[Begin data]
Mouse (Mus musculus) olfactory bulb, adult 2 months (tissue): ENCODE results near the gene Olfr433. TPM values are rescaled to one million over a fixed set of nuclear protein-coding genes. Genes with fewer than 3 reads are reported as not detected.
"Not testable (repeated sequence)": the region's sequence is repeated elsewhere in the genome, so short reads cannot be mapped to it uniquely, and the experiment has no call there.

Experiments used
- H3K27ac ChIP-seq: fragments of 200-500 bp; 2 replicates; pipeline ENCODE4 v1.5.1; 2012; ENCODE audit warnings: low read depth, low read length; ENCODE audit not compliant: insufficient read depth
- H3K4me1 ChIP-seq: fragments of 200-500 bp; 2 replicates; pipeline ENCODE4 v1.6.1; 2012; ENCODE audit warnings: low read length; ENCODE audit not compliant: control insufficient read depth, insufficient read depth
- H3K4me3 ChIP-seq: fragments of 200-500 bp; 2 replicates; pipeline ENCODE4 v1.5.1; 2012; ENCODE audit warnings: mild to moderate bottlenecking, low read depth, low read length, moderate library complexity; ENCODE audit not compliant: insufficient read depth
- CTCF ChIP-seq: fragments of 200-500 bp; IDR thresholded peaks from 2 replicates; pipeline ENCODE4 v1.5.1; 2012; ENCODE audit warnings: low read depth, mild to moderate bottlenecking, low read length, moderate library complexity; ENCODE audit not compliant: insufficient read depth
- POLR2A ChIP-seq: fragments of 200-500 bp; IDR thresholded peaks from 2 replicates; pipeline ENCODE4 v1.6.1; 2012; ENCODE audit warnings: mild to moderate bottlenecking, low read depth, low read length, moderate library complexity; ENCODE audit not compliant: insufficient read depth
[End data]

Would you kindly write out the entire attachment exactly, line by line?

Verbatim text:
Mouse (Mus musculus) olfactory bulb, adult 2 months (tissue): ENCODE results near the gene Olfr433. TPM values are rescaled to one million over a fixed set of nuclear protein-coding genes. Genes with fewer than 3 reads are reported as not detected.
"Not testable (repeated sequence)": the region's sequence is repeated elsewhere in the genome, so short reads cannot be mapped to it uniquely, and the experiment has no call there.

Experiments used
- H3K27ac ChIP-seq: fragments of 200-500 bp; 2 replicates; pipeline ENCODE4 v1.5.1; 2012; ENCODE audit warnings: low read depth, low read length; ENCODE audit not compliant: insufficient read depth
- H3K4me1 ChIP-seq: fragments of 200-500 bp; 2 replicates; pipeline ENCODE4 v1.6.1; 2012; ENCODE audit warnings: low read length; ENCODE audit not compliant: control insufficient read depth, insufficient read depth
- H3K4me3 ChIP-seq: fragments of 200-500 bp; 2 replicates; pipeline ENCODE4 v1.5.1; 2012; ENCODE audit warnings: mild to moderate bottlenecking, low read depth, low read length, moderate library complexity; ENCODE audit not compliant: insufficient read depth
- CTCF ChIP-seq: fragments of 200-500 bp; IDR thresholded peaks from 2 replicates; pipeline ENCODE4 v1.5.1; 2012; ENCODE audit warnings: low read depth, mild to moderate bottlenecking, low read length, moderate library complexity; ENCODE audit not compliant: insufficient read depth
- POLR2A ChIP-seq: fragments of 200-500 bp; IDR thresholded peaks from 2 replicates; pipeline ENCODE4 v1.6.1; 2012; ENCODE audit warnings: mild to moderate bottlenecking, low read depth, low read length, moderate library complexity; ENCODE audit not compliant: insufficient read depth